Foul play was not suspected in either incident. “Our hearts are heavy today as we have learned that a second young man has died from the incident last week,” said Robertson County Sheriff Bill Holt. “We ask that everyone continue to pray for both of these families as they go through this tragic time.” Police said two additional teenagers had to be hospitalized, and later admitted to drinking a combination of racing fuel and Mountain Dew.

However, they were both released over the weekend. Vanderbilt toxicologists called the liquid, “DewShine,” which is similar to moon shine only much more potent. Racing fuel sells for about $7.50 a gallon. Police are concerned it could be a growing, deadly trend and are asking parents to be on high alert. The funeral for Stephenson was held on Tuesday morning at Our Lady of Lourdes Catholic Cult. The investigation remains ongoing.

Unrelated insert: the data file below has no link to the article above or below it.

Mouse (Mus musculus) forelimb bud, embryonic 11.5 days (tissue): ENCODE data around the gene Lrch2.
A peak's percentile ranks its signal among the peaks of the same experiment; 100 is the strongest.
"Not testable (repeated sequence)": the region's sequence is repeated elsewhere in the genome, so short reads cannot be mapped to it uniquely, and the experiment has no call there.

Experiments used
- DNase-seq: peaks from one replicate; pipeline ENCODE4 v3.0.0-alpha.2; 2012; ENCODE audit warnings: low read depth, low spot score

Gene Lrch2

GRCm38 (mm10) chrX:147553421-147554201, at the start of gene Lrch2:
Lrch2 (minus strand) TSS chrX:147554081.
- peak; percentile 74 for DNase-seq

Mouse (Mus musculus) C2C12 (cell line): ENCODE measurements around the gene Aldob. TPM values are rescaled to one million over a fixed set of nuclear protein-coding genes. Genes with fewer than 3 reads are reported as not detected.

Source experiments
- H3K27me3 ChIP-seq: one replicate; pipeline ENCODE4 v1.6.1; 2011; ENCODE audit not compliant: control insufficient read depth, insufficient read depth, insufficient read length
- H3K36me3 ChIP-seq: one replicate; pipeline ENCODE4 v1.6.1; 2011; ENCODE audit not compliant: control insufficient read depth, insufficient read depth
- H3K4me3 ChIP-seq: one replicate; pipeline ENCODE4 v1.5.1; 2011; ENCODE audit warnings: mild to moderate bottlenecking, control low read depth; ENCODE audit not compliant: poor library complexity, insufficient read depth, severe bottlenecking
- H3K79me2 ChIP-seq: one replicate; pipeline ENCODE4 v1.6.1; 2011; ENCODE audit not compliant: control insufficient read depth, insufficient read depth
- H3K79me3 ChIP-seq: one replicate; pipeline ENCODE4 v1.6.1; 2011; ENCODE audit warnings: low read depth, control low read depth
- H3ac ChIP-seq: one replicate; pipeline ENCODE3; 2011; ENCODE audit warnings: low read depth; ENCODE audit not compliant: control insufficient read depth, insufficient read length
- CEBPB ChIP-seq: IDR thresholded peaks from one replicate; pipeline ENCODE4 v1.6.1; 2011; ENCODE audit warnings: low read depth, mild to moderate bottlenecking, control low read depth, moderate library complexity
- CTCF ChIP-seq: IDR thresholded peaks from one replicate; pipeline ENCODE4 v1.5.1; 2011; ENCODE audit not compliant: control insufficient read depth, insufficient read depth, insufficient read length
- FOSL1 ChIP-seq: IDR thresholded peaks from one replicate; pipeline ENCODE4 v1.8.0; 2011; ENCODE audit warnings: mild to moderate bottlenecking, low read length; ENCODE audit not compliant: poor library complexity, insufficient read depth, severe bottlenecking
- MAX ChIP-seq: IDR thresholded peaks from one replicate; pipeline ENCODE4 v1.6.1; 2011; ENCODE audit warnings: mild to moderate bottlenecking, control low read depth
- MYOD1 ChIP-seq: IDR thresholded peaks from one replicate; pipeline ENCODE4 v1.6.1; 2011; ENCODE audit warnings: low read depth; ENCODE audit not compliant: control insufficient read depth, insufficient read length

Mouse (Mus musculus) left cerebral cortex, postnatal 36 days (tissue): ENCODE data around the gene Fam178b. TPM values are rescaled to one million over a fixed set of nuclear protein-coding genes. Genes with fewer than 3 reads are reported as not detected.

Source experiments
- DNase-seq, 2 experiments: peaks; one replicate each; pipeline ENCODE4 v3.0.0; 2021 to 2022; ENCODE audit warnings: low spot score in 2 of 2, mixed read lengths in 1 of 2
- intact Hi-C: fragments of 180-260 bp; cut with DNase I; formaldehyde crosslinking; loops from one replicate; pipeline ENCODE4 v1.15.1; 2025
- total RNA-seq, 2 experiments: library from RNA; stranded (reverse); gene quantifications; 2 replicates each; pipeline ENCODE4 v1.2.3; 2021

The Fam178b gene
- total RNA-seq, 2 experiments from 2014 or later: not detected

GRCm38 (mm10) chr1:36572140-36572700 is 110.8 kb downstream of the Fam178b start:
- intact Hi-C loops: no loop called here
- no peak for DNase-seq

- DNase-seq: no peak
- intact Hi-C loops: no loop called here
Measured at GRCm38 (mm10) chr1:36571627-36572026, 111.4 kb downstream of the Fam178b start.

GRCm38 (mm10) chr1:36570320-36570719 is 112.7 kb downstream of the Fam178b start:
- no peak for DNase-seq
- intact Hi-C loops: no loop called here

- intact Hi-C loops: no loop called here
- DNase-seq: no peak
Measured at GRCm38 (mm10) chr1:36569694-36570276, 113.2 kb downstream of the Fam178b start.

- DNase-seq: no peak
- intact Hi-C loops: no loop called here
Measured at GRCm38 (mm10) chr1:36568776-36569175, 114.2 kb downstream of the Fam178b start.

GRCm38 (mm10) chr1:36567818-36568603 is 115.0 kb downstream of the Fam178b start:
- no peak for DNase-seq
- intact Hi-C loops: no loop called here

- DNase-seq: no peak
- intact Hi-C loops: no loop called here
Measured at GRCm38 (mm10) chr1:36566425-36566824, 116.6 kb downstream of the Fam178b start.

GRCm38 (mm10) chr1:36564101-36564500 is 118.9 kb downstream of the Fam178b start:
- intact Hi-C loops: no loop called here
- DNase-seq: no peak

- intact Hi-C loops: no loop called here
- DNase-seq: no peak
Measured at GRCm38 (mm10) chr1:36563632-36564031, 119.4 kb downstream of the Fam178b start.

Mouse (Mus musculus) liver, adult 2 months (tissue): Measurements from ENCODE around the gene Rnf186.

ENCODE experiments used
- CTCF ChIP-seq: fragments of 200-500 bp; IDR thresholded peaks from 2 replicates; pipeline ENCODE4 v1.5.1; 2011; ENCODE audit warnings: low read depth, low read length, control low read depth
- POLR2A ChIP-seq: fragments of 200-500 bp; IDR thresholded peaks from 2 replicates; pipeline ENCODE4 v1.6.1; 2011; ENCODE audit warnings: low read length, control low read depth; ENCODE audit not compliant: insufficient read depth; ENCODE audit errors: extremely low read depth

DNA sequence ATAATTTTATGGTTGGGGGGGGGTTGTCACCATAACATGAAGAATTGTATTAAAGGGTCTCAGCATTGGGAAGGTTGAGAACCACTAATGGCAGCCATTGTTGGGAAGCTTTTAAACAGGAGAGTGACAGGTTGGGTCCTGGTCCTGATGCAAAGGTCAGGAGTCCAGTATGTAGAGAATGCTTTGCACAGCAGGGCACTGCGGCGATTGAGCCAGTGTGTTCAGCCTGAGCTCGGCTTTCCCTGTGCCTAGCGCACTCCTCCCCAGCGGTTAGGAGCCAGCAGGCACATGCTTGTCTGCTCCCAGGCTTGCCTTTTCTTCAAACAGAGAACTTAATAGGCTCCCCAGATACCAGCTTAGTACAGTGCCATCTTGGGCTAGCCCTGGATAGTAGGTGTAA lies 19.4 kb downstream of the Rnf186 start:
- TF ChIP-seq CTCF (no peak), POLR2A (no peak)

Knowing all the angles

Knowing all the angles: How ancient Babylonian astronomers pioneered geometric techniques

Moon was produced by a head-on collision between Earth and a forming planet

Moon was produced by a head-on collision between Earth and a forming planetMoon was produced by a head-on collision between Earth and a forming planet
The moon was formed by a violent, head-on collision between the early Earth and a “planetary embryo” called Theia approximately 100 million years after the Earth formed, UCLA geochemists and colleagues report. Scientists had already known about this...